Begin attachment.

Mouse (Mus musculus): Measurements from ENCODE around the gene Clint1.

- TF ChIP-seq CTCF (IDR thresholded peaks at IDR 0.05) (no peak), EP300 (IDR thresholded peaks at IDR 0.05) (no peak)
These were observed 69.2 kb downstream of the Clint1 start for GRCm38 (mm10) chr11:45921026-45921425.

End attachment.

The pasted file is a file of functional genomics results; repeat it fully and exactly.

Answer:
Mouse (Mus musculus): Measurements from ENCODE around the gene Clint1.

- TF ChIP-seq CTCF (IDR thresholded peaks at IDR 0.05) (no peak), EP300 (IDR thresholded peaks at IDR 0.05) (no peak)
These were observed 69.2 kb downstream of the Clint1 start for GRCm38 (mm10) chr11:45921026-45921425.